Arthur C. Clarke once said, "Any sufficiently advanced technology is indistinguishable from magic” (Clarke Foundations, 2015). Virtual reality is one of those concepts that can suspend belief, like magic. Virtual reality has the ability to transform an experience, and this is where it is poised to broaden the educational experience. The strength of virtual reality is the ability to immerse the individual. While distance learning allows students to connect across large spaces, there is little interaction that is physical, VR can change this. In a traditional classroom, a student can ask a question, talk with a neighbor, or offer feedback. Distance learning students can perform these tasks, but not in real time, and often without social interaction. One possibility of virtual reality could be an avatar with video and voice capabilities that would mimic the professor. The virtual classroom could provide the emotional stimulation that is often missing from an online classroom.
Virtual reality holds much promise for the future; it opens the door to new possibilities in industries such as health care, military, and the scientific fields to name a few. Although the field of education often embraces new technologies, with virtual reality, it has been slow to catch on. Some of the problems with using virtual reality are cost, technical limitations, and the lack of desire to change traditional educational models. As technology improves and virtual reality becomes mainstream, the gap between novelty and commonplace will close.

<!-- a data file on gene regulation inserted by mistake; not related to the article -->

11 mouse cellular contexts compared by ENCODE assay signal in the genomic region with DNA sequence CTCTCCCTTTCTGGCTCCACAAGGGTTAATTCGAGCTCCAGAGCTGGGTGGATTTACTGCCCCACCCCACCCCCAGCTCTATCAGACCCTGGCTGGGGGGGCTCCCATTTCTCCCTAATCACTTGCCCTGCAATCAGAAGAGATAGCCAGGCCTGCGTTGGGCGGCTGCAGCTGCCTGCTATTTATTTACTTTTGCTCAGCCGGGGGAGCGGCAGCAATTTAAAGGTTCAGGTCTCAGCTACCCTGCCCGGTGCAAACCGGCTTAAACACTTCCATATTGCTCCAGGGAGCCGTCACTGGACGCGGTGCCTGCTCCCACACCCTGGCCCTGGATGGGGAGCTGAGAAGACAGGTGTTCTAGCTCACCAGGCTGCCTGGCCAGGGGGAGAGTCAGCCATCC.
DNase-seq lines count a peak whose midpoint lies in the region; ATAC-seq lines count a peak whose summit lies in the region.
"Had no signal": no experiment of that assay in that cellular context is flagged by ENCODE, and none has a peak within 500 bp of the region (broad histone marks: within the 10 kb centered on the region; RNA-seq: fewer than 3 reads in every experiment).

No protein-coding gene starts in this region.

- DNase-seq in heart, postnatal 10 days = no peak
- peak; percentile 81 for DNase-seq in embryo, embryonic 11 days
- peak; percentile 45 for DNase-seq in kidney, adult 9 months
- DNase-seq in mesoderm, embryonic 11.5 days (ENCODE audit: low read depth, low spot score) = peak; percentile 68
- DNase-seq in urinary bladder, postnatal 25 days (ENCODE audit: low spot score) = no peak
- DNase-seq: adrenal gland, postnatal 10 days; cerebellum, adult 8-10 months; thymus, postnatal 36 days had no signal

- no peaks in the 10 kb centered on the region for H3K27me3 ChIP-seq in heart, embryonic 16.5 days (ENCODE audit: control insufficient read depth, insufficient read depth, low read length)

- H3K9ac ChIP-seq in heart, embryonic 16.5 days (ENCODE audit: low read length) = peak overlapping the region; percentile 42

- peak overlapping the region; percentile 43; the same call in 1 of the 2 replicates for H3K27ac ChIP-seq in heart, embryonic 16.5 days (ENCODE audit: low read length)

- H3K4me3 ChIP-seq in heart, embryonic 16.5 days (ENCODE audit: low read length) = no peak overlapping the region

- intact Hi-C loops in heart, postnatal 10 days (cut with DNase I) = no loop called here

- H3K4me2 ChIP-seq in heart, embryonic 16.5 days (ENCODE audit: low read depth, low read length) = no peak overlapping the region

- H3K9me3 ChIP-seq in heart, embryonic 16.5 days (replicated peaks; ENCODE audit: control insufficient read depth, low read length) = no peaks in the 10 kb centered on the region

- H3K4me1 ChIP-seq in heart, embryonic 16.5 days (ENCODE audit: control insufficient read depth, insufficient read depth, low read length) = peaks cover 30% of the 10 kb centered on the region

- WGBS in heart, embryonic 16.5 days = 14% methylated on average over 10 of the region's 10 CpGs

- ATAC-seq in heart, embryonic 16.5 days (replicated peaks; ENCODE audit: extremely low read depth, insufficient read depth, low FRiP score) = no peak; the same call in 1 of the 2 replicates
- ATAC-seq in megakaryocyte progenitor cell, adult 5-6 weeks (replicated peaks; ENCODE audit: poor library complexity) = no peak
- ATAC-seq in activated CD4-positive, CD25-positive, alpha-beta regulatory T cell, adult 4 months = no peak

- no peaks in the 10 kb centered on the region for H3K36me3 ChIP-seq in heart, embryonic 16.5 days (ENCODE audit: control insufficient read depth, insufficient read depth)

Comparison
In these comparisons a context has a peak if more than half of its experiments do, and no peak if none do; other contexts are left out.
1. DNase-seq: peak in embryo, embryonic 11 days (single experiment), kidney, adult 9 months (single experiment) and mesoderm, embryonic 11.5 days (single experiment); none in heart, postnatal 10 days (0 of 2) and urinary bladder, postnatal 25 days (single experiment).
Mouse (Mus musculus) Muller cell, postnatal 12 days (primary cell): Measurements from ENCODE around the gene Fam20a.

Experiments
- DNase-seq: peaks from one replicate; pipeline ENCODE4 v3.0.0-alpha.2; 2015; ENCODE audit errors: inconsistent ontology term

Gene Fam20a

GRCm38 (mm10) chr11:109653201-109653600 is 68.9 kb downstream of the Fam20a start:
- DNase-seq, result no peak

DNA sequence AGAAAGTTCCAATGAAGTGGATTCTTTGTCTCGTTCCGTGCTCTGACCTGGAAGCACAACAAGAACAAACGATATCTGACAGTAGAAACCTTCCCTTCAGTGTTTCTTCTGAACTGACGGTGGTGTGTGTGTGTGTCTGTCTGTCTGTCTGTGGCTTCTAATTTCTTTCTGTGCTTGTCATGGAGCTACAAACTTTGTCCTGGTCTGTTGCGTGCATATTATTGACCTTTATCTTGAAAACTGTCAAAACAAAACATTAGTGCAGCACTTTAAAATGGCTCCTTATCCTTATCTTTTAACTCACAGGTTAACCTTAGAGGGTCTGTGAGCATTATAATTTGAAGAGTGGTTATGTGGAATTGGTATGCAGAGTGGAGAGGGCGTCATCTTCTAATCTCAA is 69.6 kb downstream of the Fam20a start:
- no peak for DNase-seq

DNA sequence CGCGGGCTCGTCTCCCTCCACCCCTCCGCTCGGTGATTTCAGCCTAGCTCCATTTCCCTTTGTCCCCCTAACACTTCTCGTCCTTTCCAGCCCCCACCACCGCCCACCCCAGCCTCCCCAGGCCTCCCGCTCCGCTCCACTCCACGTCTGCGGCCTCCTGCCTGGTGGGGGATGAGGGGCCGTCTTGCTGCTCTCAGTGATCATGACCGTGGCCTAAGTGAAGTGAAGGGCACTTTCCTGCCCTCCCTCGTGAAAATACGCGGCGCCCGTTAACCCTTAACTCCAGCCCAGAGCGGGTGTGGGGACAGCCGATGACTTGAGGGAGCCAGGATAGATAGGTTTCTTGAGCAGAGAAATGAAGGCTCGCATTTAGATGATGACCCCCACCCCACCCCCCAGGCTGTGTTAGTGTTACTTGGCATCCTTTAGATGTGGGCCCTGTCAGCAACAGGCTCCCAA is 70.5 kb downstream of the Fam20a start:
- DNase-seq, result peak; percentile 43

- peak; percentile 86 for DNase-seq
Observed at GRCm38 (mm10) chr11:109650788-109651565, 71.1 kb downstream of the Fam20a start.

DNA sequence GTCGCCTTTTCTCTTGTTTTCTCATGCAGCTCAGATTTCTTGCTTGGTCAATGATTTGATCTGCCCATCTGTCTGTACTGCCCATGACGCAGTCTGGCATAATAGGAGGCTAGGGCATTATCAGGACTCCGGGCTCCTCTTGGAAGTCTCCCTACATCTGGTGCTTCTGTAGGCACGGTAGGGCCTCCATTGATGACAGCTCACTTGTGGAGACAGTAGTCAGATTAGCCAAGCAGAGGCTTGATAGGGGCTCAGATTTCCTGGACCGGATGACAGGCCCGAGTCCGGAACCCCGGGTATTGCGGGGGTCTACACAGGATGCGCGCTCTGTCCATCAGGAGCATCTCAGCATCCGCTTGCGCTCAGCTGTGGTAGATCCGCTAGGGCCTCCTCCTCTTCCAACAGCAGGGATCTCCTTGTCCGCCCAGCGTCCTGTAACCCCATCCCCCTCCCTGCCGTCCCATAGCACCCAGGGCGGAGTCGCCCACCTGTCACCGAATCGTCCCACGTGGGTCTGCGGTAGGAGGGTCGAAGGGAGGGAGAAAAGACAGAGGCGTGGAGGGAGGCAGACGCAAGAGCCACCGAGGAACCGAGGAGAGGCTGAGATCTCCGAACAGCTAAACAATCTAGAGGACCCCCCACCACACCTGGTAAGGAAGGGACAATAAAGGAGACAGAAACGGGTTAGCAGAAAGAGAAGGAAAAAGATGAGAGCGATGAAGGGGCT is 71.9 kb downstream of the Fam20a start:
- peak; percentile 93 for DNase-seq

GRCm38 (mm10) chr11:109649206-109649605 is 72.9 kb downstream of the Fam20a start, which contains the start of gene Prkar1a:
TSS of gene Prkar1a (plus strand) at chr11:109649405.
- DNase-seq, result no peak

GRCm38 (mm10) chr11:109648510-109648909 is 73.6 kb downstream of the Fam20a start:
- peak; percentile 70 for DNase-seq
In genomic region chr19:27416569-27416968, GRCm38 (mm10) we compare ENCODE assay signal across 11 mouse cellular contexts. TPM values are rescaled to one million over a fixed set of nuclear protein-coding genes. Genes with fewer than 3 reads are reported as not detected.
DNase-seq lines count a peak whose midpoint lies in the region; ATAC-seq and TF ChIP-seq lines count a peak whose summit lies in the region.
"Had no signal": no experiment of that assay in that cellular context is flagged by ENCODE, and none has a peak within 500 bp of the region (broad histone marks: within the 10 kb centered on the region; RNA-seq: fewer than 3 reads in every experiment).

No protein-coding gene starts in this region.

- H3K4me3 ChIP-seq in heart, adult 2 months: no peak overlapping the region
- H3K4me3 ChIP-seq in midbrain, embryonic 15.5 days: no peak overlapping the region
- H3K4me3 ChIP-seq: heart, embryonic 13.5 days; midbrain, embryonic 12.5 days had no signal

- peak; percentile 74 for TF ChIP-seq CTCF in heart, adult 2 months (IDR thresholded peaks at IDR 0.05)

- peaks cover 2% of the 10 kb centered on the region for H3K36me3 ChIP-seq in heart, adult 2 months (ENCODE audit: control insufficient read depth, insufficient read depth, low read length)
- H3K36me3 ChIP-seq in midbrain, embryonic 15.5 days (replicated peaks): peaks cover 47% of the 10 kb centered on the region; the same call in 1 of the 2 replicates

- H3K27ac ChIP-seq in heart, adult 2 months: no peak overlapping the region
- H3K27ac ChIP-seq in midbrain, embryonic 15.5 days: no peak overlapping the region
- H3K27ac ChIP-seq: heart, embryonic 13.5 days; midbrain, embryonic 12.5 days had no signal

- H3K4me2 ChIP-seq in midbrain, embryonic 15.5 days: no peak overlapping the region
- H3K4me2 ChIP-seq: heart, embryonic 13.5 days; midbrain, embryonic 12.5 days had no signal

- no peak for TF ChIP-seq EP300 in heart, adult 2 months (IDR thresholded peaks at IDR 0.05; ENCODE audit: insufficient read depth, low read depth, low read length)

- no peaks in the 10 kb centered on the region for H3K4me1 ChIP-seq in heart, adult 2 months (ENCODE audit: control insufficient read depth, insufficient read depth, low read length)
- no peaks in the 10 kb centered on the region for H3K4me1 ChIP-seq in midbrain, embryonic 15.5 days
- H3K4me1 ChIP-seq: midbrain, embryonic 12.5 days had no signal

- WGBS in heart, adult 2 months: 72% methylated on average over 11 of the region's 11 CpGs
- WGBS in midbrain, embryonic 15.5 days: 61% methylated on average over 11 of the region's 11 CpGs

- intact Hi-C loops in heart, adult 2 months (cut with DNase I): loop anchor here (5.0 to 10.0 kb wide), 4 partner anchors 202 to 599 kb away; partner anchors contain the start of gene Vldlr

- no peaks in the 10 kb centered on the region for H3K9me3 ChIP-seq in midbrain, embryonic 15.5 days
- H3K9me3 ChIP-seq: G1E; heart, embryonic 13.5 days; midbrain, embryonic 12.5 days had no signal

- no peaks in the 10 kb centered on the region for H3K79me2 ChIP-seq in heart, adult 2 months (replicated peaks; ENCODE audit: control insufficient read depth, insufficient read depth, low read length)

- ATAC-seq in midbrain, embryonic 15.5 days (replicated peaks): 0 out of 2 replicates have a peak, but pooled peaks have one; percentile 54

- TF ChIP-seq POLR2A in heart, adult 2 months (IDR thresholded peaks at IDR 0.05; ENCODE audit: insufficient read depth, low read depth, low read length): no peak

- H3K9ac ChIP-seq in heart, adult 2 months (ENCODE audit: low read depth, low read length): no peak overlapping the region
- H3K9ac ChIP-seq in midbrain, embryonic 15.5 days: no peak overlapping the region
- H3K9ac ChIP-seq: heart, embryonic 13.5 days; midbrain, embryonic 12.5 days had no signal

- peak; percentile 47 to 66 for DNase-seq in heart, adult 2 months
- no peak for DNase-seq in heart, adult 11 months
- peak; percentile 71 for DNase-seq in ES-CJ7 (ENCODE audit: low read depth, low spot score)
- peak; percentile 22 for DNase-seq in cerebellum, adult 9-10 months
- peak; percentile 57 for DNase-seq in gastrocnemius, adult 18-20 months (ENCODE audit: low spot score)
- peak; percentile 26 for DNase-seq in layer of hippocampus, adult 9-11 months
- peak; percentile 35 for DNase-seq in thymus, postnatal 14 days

Arthur C. Clarke Foundation. (2015). Sir Arthur’s quotations. Retrieved from
What is the one learning tool that stands out above all others? For me, it’s the smartphone. With all the different educational tools to choose from - iPads, Chromebooks, Surface Pros, laptops, I chose the smartphone because it is a product for everyman. You can learn a language, watch a tutorial, read a book, study art, make a movie, learn calculus, publish an e-book, research a topic, all on your smartphone.
As more schools opt for BYOD, smartphones have become an obvious technology tool. While monitoring of smartphones in a school environment is necessary, consider schools with “best practices.” In North Carolina, the Onslow County School District adopted the use of smartphones in the classroom. “Project K-Nect is designed to create a supplemental resource for secondary at-risk students to focus on increasing their math skills through a common and popular technology – mobile smartphones. Ninth graders in several public schools in the State of North Carolina received smartphones to access supplemental math content aligned with their teachers’ lesson plans and course objectives. Students communicate and collaborate with each other and access tutors outside of the school day to help them master math skills and knowledge. The smartphones and service are free of charge to the students and their schools due to a grant provided by Qualcomm, as part of its Wireless Reach™ initiative.” No other product has revolutionized the technology market quite like the smartphone.